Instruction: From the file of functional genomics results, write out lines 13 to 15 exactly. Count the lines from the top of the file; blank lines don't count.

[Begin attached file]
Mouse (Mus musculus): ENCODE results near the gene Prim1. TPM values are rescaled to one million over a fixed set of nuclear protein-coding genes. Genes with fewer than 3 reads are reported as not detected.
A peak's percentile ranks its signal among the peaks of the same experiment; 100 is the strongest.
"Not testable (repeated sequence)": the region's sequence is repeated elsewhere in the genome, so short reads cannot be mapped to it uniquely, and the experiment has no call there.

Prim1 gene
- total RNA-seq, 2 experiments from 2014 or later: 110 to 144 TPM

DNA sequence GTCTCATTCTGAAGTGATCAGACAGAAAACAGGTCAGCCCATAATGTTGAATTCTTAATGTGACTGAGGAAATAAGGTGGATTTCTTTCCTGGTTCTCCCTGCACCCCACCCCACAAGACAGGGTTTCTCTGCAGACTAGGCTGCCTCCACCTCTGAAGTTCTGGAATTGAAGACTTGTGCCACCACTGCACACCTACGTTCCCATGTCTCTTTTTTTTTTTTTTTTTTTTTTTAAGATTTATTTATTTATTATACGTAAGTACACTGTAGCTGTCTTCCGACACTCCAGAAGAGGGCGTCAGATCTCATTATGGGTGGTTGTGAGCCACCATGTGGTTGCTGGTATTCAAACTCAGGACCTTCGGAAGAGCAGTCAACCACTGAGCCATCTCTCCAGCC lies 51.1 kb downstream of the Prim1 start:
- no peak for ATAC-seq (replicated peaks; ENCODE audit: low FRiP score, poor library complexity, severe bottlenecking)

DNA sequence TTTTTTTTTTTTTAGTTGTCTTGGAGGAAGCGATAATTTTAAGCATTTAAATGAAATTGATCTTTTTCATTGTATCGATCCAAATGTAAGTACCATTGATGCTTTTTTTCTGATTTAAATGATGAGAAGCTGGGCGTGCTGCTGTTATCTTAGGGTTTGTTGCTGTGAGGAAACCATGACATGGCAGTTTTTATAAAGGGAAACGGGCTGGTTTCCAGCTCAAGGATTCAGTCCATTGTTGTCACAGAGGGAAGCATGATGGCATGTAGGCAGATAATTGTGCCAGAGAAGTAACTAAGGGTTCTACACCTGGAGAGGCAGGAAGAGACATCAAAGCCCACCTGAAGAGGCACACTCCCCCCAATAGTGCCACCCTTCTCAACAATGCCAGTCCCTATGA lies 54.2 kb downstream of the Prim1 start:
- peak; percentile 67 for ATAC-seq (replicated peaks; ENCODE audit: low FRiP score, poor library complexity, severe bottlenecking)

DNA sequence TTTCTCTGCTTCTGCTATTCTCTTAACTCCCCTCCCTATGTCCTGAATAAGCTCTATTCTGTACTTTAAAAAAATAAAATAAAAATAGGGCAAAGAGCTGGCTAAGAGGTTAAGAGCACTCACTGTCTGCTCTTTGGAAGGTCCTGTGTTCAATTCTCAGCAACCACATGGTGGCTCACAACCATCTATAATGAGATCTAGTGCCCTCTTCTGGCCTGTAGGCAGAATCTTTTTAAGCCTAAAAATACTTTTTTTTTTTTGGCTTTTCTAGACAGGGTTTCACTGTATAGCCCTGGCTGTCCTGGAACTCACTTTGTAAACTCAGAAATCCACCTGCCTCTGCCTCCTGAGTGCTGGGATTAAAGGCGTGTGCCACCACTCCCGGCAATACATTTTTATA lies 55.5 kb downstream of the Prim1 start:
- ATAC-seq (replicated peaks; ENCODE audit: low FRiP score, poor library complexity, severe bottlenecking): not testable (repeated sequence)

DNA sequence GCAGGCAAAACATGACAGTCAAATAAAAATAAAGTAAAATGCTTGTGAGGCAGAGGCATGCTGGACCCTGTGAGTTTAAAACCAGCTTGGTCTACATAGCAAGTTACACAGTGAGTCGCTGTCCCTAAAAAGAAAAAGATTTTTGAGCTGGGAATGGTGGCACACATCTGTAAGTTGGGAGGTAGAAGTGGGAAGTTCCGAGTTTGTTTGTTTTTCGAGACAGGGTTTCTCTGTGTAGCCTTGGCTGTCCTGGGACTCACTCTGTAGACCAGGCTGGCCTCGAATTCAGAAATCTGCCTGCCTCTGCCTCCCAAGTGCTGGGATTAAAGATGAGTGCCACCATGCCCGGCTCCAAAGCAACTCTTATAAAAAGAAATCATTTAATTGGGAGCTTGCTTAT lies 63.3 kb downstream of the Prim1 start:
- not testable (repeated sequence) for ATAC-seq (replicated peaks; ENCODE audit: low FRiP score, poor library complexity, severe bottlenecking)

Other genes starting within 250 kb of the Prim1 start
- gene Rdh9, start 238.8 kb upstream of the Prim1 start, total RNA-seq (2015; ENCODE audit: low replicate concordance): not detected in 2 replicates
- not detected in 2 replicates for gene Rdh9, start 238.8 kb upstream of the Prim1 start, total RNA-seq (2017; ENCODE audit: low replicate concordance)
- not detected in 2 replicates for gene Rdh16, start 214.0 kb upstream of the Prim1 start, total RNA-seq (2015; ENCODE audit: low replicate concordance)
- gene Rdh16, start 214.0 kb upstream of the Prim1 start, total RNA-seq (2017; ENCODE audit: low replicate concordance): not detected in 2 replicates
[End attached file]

- not testable (repeated sequence) for ATAC-seq (replicated peaks; ENCODE audit: low FRiP score, poor library complexity, severe bottlenecking)

Other genes starting within 250 kb of the Prim1 start
- gene Rdh9, start 238.8 kb upstream of the Prim1 start, total RNA-seq (2015; ENCODE audit: low replicate concordance): not detected in 2 replicates